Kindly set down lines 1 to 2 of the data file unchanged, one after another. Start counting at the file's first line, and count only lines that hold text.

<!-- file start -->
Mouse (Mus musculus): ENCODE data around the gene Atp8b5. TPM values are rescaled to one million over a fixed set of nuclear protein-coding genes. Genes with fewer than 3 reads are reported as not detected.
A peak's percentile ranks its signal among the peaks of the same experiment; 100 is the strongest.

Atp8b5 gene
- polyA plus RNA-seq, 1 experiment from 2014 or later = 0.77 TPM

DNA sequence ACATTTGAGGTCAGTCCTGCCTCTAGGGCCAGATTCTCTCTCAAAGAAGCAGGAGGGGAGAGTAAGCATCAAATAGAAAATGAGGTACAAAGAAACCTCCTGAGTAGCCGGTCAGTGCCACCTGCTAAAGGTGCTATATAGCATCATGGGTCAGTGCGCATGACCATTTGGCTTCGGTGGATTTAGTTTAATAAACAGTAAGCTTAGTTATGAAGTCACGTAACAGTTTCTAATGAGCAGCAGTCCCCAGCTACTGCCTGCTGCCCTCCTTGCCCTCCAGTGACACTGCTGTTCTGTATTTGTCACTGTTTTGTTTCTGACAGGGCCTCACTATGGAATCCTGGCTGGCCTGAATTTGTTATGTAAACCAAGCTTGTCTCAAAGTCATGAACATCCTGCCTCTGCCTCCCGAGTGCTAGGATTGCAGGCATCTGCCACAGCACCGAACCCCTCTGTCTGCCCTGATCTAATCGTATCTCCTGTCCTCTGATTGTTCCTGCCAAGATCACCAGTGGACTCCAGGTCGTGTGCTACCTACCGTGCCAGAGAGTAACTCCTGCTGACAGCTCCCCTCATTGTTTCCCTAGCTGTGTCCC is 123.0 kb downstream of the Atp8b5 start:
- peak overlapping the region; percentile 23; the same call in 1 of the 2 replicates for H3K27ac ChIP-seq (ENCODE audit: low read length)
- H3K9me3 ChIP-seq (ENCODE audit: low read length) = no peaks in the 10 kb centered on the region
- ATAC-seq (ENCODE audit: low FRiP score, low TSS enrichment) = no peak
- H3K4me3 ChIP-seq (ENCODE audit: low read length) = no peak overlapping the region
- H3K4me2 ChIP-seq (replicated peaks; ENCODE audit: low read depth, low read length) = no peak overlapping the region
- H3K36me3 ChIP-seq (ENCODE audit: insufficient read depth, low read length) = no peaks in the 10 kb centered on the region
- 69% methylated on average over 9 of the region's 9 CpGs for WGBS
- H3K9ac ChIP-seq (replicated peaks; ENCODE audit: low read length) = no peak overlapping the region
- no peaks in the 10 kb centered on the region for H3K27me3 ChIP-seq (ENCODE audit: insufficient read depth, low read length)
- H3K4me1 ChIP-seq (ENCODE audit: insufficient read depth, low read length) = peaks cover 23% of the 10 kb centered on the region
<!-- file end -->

Mouse (Mus musculus): ENCODE data around the gene Atp8b5. TPM values are rescaled to one million over a fixed set of nuclear protein-coding genes. Genes with fewer than 3 reads are reported as not detected.
A peak's percentile ranks its signal among the peaks of the same experiment; 100 is the strongest.